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I've converted the SolderTime Desk Clock to use a SparkCore in place of the ATMega328. This gives it network time sync and the ability to set the alarm via WiFi. Still a work in progress, but mostly functional:


The wiring is ledmatrix.ino and maps the ARM gpio pin to AVR pins as:

#define ROW0    A6  // gpio b0, pin 14
#define ROW1    A7  // gpio b1, pin 15
#define ROW2    D4  // gpio b3, pin 16
#define ROW3    D3  // gpio b4, pin 17
#define ROW4    D2  // gpio b5, pin 18
#define ROW5    D1  // gpio b6, pin 19
#define ROW6    D0  // gpio b7, pin 9

#define COL0    D7  // gpio a13, pin 6
#define COL1    D6  // gpio a14, pin 11
#define COL2    D5  // gpio a15, pin 12

#define SEL0    A0  // gpio a0, pin 25
#define SEL1    A1  // gpio a1, pin 26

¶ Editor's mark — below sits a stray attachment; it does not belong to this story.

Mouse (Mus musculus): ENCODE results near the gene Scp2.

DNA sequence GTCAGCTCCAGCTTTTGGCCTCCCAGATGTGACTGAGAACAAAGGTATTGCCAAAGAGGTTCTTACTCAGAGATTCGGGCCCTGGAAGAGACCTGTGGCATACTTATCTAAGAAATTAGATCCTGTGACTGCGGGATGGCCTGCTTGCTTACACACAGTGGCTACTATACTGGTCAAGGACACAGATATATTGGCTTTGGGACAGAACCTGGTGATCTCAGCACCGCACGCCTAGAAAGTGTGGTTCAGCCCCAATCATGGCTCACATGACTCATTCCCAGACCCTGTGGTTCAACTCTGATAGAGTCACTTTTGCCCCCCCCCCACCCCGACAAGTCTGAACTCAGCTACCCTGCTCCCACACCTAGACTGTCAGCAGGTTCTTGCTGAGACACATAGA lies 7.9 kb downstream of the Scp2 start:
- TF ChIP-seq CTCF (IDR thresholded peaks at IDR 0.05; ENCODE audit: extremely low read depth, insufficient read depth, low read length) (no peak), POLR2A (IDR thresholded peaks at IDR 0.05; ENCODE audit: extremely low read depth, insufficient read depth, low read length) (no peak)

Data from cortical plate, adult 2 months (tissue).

The two buttons and piezo are connected to A4 and A5. Note that there is a pullup resistor on the SolderTime board that must be removed since the analog pins on the SparkCore are not 5V tolerant (and all of the digital pins are consumed by the LED matrix driver).

#define BUTTON0 A4 // pin 5, also piezo buzzer
#define BUTTON1 A5 // pin 4, must remove pullup R6!


I mounted it all on an Adafruit Permaprotoboard; it would also be a fairly simple PCB to design in Eagle if anyone else is interested. The RTC is not necessary since the SparkCore gets its time from the network.

2015 Clocks SparkCore

Last update: November 8, 2020